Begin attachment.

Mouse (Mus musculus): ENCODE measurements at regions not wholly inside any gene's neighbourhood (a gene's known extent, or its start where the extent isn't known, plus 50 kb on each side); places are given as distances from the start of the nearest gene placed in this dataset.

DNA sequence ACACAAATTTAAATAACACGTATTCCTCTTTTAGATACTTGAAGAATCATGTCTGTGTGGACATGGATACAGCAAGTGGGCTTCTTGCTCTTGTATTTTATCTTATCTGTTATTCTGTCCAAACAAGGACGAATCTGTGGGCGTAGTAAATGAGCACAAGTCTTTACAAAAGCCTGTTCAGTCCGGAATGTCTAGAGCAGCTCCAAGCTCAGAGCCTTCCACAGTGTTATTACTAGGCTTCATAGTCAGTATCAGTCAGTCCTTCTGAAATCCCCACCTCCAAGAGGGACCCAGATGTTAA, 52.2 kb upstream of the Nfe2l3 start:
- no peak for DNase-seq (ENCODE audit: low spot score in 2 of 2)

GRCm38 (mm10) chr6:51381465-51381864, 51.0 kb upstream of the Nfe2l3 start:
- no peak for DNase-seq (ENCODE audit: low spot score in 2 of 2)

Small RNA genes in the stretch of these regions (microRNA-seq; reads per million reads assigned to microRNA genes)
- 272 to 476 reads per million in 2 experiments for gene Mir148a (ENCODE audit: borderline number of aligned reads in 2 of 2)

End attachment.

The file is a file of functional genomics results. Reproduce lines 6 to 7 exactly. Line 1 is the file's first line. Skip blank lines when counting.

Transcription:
Small RNA genes in the stretch of these regions (microRNA-seq; reads per million reads assigned to microRNA genes)
- 272 to 476 reads per million in 2 experiments for gene Mir148a (ENCODE audit: borderline number of aligned reads in 2 of 2)